October 2016 VOL 7, NO 9

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Category I: Patient Education, Seventh Annual AONN+ Conference Abstracts

5. The Role of the Navigator in the Oral Chemotherapy Process: Ensuring Compliance and Patient Safety

Terra Dillard, RN; Alison Hammond, BS; Patricia Hegedus, MBA, BSN, RN, OCN; Lyndsey McGrath, RPh; Christina Sloan, MSN, RN, OCN
Bon Secours St. Francis Health System, Greenville, SC 

Objectives: The management and monitoring of oral chemotherapy is complex. Components include documentation of the oral chemotherapy plan, education, adherence, and monitoring for toxicities. Bon Secours St. Francis Health System’s Cancer Center located in Greenville, SC, monitored the oral chemotherapy process using the American Society of Clinical Oncology’s Quality Oncology Practice Initiative (QOPI). Specific oral chemotherapy (defect-free) indicators include a documented plan for oral chemotherapy, education, and monitoring for toxicities. Data abstracted in 2014 demonstrated opportunity for improvement in all 3 categories. Our goal was to improve compliance with oral chemotherapy standards measured through QOPI.

Methods: A multidisciplinary team was convened to develop and implement an oral chemotherapy process. Once the healthcare team and patient agree on the treatment plan and the order is written, the navigator initiates and oversees the comprehensive process to manage and monitor oral chemotherapy. The navigator schedules the patient for chemotherapy education with the clinical pharmacist and with the financial counselor. The education process begins with navigation. The navigator provides basic drug education (ie, drug name, what it is designed to do, how it is given (meaning once a day/twice a day/every day/cycle information), and common side effects). The navigator contacts the patient 48 to 72 hours after initiating therapy to identify barriers related to toxicities and compliance. The navigator monitors and documents adherence and toxicities at each medical oncology visit.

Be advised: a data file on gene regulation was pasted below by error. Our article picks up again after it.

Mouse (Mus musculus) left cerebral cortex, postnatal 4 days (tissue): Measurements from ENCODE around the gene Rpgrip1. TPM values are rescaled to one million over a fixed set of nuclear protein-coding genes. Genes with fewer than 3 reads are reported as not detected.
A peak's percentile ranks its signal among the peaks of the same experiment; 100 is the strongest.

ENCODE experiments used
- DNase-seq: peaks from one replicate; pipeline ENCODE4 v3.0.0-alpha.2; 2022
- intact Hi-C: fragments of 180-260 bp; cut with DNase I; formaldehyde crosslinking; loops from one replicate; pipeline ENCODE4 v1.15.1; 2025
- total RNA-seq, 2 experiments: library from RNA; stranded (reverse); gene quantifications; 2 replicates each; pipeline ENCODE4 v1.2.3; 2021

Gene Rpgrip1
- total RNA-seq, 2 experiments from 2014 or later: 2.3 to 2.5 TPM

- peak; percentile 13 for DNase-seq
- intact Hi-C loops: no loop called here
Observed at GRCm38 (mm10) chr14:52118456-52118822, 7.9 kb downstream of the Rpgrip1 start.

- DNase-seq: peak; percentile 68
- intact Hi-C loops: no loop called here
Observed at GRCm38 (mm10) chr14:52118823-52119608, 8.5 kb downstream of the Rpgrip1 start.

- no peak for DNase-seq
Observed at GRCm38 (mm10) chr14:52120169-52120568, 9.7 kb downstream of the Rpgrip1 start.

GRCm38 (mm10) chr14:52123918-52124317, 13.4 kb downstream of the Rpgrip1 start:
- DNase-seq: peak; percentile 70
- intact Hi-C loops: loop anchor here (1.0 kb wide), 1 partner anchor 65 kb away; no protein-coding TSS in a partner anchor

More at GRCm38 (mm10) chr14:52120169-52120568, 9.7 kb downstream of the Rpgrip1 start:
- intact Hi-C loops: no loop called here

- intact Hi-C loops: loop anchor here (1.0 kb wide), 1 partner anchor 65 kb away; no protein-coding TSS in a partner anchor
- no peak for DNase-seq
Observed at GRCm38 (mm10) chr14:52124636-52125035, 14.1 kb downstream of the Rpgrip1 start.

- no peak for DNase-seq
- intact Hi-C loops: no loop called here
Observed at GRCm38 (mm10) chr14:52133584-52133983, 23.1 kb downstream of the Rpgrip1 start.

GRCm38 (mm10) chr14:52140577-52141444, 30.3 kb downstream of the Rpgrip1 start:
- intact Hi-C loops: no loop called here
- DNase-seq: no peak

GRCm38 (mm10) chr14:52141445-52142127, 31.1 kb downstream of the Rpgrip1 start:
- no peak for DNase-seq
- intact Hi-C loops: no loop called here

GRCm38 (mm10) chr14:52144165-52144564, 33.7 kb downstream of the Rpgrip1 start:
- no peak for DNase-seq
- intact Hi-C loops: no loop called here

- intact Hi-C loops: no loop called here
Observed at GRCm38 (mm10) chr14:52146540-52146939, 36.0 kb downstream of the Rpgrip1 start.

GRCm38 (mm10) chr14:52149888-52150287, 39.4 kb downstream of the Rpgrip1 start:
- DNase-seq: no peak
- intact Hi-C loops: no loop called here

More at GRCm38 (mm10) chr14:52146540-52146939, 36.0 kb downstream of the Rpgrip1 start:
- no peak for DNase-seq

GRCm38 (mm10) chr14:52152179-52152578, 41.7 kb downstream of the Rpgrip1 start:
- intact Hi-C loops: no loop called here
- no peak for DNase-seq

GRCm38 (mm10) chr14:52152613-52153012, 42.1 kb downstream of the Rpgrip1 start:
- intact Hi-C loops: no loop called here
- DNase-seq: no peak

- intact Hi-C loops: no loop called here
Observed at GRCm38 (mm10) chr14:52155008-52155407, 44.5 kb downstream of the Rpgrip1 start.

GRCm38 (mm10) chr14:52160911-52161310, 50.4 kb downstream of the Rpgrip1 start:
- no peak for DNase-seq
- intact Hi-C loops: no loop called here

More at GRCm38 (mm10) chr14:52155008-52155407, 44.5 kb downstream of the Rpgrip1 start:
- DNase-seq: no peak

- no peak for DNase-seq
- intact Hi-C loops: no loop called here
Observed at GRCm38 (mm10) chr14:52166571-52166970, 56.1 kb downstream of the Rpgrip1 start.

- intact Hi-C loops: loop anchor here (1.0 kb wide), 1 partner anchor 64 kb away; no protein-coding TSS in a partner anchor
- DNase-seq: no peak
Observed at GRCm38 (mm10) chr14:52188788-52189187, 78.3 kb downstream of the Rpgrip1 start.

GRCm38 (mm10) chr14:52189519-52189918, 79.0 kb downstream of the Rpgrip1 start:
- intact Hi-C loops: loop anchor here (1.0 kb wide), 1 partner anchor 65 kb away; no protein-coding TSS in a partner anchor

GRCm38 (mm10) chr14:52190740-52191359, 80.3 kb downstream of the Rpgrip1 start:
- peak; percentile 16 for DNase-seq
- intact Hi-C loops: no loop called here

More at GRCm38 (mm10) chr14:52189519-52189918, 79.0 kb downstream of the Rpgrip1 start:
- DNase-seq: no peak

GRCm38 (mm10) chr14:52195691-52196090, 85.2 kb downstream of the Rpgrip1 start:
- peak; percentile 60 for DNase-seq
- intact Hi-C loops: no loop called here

Results: QOPI data abstraction was repeated in 2015. Improvement in all oral chemotherapy (defect-free) indicators was observed. Improvements in QOPI indicators were as follows: documented plan for oral chemotherapy increased from 37.90% in 2014 to 62.50% in 2015; oral chemotherapy education provided rose from 25% in 2014 to 75% in 2015; oral chemotherapy monitored rose from 41.67% in 2014 to 100% in 2015.

Conclusions: Improvement in compliance with QOPI oral chemotherapy indicators demonstrates the effectiveness of the navigation process to manage and monitor oral chemotherapy. The use of oral chemotherapy agents has grown tremendously. The navigation process is an important tool to ensure compliance and patient safety.

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